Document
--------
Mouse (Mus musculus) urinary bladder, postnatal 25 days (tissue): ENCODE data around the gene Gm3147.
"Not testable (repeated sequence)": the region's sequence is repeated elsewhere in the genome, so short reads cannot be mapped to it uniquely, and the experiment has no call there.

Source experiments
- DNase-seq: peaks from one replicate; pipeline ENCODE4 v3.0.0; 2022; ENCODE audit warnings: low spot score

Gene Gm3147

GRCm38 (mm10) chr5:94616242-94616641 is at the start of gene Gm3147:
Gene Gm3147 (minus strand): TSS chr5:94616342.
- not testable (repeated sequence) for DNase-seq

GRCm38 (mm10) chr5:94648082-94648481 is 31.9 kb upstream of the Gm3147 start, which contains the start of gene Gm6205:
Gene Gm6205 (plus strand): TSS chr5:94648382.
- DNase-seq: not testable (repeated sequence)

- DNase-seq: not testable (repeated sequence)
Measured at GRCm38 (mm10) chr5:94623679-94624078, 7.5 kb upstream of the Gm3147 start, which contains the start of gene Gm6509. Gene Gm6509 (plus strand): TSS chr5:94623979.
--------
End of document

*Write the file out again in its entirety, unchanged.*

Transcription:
Mouse (Mus musculus) urinary bladder, postnatal 25 days (tissue): ENCODE data around the gene Gm3147.
"Not testable (repeated sequence)": the region's sequence is repeated elsewhere in the genome, so short reads cannot be mapped to it uniquely, and the experiment has no call there.

Source experiments
- DNase-seq: peaks from one replicate; pipeline ENCODE4 v3.0.0; 2022; ENCODE audit warnings: low spot score

Gene Gm3147

GRCm38 (mm10) chr5:94616242-94616641 is at the start of gene Gm3147:
Gene Gm3147 (minus strand): TSS chr5:94616342.
- not testable (repeated sequence) for DNase-seq

GRCm38 (mm10) chr5:94648082-94648481 is 31.9 kb upstream of the Gm3147 start, which contains the start of gene Gm6205:
Gene Gm6205 (plus strand): TSS chr5:94648382.
- DNase-seq: not testable (repeated sequence)

- DNase-seq: not testable (repeated sequence)
Measured at GRCm38 (mm10) chr5:94623679-94624078, 7.5 kb upstream of the Gm3147 start, which contains the start of gene Gm6509. Gene Gm6509 (plus strand): TSS chr5:94623979.